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Session 1 - Chromosphere, Corona, Flares.
Display session, Friday, June 27
Ballroom B, Chair: Charles Kankelborg
Intensity gradients up to 0.4 R_ødot above the solar limb were measured in a number of EUV lines at different times by the Solar EUV Rocket Telescope and Spectrograph (SERTS), and by the CDS and SUMER instruments aboard the SOHO spacecraft mission. Observed emission lines include He I 584ÅHe II 304ÅN V 1239 amp; 1243ÅO IV 555ÅO V 630ÅMg IX 368ÅMg X 610 amp; 625ÅSi II 1265Åand Si XI 303Åformed at temperatures that evenly cover the range from 4.1 \le log(T_max) \le 6.2. Observations were made of the off-limb corona above various solar features, such as fairly active equatorial regions and the relatively cool coronal holes at both north and south poles.
Near the disk, measured intensities of all lines fall off exponentially at different rates that can be used to determine the density scale-heights of the emitting plasma, since this emission is dominated by collisional excitation with an N_e^2-dependence. Assuming hydrostatic equilibrium, the intensity gradient for each line can then be converted into a `scale-height temperature', which is found to be closely related to the ionization temperature of each line over the wide range of lines and solar conditions observed. This result implies that the large-scale corona is remarkably uniform, even though clearly displaying a great deal of structure and non-uniformity on smaller spatial scales.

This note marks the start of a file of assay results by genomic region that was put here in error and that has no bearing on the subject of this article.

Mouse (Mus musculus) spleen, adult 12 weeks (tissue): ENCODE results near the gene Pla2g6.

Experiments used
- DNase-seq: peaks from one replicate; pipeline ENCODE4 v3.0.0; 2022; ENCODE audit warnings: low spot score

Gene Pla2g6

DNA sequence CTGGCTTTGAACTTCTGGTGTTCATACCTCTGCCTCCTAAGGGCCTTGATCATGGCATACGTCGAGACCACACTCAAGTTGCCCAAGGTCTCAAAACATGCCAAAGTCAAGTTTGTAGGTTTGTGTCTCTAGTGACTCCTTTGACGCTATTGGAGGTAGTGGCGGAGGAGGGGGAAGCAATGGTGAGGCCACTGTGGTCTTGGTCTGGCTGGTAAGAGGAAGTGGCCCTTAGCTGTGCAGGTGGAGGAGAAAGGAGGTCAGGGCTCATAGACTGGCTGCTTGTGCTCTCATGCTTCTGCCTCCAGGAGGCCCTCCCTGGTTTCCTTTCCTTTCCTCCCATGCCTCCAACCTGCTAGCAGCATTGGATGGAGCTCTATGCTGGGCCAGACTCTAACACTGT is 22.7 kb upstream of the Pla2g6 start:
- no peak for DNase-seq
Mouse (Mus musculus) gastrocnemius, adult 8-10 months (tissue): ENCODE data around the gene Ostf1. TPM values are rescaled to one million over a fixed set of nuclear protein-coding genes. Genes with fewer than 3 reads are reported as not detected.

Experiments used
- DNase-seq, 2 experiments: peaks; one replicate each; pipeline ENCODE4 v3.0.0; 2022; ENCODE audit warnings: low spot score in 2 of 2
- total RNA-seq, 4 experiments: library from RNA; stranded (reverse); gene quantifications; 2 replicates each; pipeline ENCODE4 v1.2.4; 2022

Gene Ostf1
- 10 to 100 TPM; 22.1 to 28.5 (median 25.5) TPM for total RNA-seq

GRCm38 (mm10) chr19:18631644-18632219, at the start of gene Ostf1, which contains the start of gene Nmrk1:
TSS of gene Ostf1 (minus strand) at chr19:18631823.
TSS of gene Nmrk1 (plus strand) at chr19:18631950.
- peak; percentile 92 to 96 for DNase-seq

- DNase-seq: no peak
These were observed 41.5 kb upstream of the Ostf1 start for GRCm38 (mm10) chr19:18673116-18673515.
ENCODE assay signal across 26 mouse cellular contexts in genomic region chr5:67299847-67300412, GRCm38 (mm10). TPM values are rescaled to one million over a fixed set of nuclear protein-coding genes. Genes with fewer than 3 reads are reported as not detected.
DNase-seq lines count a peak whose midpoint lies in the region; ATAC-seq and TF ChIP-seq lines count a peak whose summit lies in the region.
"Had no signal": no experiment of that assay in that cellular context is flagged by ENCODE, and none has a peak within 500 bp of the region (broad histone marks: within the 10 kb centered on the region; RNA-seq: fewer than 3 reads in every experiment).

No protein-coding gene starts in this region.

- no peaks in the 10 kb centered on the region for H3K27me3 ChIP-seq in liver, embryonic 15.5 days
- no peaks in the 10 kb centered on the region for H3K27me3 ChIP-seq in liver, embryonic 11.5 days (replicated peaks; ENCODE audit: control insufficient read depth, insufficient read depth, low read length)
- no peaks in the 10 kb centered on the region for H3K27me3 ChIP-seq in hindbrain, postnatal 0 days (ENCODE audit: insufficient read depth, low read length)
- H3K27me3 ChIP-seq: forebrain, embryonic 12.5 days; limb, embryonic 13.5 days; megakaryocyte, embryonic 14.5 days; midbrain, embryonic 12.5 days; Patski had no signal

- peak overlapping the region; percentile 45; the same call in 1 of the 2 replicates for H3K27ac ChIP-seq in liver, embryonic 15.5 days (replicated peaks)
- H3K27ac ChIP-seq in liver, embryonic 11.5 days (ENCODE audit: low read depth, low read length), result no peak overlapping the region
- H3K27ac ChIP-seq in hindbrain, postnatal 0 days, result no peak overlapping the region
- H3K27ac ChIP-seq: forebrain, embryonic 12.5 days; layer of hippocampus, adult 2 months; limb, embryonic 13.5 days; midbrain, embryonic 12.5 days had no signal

Beyond a certain distance, intensity gradients of the cooler lines switch over to a flatter exponential slope, suggesting that this radiation is dominated by resonance scattering which varies as N_e to the first power. Such radiation should also be linearly polarized in the plane containing the line-of-sight and the solar center, a signature that would strongly confirm this interpretation. An attempt to measure polarization in EUV emission above the limb was recently made using the SOHO/CDS normal-incidence spectrometer, which has a polarization sensitivity of about 50% at these wavelengths.
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